Moon’s personal fealty to democracy and rule of law has been questioned following his refusal to stop his party from trying to legislate laws to challenge press freedom with punitive financial damages. These records have prompted the opposition Korea People’s Party to decry his prosecution reform program as “an attempt at pardoning himself under the cover of reform.”
At issue is not only criticism over the new prosecution act itself, which the opposition Korea People’s Party has termed an attempt to “eviscerate” prosecution power. The ruling Democratic Party has faced a nationwide condemnation for its “unparliamentary” manner in rushing the bill through the legislative floor.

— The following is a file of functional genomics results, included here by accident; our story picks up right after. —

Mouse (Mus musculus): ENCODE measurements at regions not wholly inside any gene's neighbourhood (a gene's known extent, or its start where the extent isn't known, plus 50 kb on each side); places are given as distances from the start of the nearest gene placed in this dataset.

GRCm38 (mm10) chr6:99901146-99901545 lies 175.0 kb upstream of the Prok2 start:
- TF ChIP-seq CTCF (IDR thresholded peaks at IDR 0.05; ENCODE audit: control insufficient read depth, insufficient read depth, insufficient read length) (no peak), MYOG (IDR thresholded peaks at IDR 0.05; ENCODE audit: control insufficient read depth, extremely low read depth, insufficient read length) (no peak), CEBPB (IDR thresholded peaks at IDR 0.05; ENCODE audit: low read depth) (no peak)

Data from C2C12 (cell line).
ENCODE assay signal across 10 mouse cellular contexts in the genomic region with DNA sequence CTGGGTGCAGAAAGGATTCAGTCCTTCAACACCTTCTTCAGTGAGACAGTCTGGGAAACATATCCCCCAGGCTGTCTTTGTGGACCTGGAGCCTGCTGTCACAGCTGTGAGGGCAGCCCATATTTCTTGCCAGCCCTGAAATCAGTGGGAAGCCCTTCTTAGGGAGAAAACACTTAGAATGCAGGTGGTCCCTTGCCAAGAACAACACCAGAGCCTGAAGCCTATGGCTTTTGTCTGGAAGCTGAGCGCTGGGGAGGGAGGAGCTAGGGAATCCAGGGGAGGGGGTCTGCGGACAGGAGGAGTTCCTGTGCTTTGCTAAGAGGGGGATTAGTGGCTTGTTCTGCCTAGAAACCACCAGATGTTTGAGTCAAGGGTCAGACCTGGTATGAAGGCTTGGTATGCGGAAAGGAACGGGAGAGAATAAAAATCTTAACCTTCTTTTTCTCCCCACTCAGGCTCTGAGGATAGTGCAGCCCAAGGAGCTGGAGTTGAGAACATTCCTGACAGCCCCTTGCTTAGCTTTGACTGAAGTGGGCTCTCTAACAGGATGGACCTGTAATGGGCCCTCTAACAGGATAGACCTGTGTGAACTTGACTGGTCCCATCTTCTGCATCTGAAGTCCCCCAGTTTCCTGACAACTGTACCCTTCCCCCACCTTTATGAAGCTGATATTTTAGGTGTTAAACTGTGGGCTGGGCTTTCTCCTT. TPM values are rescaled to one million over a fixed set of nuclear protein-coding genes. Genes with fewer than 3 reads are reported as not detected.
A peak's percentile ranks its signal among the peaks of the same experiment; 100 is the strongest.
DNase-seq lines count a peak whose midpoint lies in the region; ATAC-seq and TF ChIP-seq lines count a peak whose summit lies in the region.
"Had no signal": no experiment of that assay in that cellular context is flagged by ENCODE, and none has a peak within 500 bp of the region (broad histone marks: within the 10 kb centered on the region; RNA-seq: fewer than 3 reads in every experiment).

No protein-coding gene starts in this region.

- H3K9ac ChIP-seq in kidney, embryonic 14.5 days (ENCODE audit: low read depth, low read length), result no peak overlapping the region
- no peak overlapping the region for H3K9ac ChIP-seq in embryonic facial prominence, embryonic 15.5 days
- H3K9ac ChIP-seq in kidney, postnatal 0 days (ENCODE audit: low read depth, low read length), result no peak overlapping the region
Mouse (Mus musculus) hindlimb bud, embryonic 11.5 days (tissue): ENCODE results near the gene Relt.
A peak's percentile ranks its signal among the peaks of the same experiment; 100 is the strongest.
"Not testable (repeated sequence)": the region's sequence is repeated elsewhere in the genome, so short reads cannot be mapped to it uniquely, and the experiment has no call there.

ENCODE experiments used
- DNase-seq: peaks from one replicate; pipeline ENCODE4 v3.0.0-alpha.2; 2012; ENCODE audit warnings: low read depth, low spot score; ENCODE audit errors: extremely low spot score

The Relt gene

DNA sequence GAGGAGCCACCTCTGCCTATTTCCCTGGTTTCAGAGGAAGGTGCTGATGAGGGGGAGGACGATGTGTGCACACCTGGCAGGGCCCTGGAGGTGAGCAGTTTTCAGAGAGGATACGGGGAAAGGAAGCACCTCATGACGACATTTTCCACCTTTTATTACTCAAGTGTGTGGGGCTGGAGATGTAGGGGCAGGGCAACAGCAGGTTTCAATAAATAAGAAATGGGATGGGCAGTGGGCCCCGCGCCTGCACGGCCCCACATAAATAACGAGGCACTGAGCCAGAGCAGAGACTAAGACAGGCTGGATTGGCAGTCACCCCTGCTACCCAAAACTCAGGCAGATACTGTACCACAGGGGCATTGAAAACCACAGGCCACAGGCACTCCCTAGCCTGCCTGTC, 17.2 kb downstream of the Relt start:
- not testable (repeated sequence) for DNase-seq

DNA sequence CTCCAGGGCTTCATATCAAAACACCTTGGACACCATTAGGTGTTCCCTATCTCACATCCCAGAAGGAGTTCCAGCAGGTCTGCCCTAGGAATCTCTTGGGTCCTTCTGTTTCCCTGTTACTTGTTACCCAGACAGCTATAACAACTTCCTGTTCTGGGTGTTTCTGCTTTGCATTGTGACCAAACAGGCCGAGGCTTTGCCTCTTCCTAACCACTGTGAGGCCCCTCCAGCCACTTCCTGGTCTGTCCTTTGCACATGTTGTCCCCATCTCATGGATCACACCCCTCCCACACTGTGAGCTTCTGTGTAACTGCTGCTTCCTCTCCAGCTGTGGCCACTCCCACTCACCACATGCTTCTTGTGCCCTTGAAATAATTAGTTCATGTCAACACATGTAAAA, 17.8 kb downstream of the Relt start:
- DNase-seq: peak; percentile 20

Defying opposition from the country’s entire judiciary institution against the reform bill – most of the nation’s lawyers, judges, and prosecutors have demanded that the bill be withdrawn – the majority Democratic Party rushed the bill through the subcommittee in the dead of night on May 3 without opposition legislators given a chance to debate. With majority party legislators blocking the debate, and asking one of its members to change his status from Democrat to “independent” to satisfy the subcommittee’s quorum rule, the bill was declared passed in just six minutes.
This railroading of the bill has so shocked the nation that it subsequently contributed to a sweeping defeat of Democratic Party in the ensuing local and gubernatorial elections a few weeks later.